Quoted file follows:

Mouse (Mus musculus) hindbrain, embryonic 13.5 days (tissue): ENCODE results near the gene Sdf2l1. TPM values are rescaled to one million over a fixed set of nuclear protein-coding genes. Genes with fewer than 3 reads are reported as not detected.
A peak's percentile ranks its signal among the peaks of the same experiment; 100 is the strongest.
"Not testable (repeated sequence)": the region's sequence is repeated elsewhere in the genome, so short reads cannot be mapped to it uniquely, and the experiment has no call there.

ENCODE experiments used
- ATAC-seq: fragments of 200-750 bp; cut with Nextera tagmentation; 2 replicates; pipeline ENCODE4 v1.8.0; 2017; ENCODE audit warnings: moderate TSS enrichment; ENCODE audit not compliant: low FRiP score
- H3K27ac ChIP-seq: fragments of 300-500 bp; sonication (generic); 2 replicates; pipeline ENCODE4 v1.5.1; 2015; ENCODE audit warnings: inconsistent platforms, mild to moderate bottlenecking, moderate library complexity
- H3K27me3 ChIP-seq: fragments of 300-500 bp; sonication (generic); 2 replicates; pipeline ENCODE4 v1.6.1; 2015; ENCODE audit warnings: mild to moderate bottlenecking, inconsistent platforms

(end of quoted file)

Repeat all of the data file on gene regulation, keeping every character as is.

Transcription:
Mouse (Mus musculus) hindbrain, embryonic 13.5 days (tissue): ENCODE results near the gene Sdf2l1. TPM values are rescaled to one million over a fixed set of nuclear protein-coding genes. Genes with fewer than 3 reads are reported as not detected.
A peak's percentile ranks its signal among the peaks of the same experiment; 100 is the strongest.
"Not testable (repeated sequence)": the region's sequence is repeated elsewhere in the genome, so short reads cannot be mapped to it uniquely, and the experiment has no call there.

ENCODE experiments used
- ATAC-seq: fragments of 200-750 bp; cut with Nextera tagmentation; 2 replicates; pipeline ENCODE4 v1.8.0; 2017; ENCODE audit warnings: moderate TSS enrichment; ENCODE audit not compliant: low FRiP score
- H3K27ac ChIP-seq: fragments of 300-500 bp; sonication (generic); 2 replicates; pipeline ENCODE4 v1.5.1; 2015; ENCODE audit warnings: inconsistent platforms, mild to moderate bottlenecking, moderate library complexity
- H3K27me3 ChIP-seq: fragments of 300-500 bp; sonication (generic); 2 replicates; pipeline ENCODE4 v1.6.1; 2015; ENCODE audit warnings: mild to moderate bottlenecking, inconsistent platforms